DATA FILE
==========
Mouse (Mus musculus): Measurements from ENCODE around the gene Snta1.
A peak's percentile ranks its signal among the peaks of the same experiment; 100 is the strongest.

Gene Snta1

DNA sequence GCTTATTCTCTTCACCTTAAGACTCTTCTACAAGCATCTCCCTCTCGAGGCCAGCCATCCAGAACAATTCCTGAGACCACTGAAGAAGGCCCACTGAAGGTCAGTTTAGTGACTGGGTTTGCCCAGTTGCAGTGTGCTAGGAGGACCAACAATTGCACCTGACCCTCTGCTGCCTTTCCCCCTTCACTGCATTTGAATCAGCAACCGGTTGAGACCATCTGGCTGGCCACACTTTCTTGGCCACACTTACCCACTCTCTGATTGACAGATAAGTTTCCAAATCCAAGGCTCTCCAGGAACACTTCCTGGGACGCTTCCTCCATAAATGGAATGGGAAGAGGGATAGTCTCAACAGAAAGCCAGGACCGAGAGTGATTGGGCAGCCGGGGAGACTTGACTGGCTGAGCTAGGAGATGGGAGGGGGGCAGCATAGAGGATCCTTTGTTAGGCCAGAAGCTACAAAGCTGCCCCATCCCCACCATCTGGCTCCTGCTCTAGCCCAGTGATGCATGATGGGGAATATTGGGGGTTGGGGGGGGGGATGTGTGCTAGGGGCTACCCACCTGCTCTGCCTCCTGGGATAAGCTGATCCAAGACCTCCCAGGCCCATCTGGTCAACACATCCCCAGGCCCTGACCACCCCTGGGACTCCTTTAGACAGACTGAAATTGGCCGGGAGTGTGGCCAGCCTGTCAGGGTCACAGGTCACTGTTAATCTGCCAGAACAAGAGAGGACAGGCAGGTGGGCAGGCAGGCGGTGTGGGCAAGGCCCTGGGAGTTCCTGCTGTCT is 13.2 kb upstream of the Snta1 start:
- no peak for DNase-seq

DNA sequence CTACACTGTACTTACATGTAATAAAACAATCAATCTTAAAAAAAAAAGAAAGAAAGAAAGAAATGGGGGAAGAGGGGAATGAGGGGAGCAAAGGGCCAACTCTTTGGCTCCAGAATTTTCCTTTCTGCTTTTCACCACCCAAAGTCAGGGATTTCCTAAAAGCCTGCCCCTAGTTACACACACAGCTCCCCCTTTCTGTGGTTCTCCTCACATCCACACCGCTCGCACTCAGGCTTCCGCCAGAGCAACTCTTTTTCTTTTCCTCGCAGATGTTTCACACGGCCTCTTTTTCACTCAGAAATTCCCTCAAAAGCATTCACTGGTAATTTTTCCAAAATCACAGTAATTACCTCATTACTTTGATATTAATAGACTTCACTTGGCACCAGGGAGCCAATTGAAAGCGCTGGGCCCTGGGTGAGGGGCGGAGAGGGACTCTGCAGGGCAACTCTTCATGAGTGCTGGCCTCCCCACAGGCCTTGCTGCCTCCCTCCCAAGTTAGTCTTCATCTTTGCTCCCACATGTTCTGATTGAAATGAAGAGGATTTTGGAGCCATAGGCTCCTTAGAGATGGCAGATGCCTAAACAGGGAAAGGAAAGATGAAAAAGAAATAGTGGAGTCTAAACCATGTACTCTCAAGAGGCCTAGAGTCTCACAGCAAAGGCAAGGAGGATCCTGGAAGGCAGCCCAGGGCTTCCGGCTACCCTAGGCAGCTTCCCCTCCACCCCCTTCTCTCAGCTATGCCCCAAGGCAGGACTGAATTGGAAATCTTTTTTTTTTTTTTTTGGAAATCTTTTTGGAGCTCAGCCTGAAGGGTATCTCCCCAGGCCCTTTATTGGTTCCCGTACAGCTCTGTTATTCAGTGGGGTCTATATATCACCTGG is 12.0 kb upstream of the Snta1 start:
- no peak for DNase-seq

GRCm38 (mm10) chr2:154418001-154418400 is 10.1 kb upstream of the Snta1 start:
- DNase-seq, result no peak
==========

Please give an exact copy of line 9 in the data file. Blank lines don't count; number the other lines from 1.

- DNase-seq, result no peak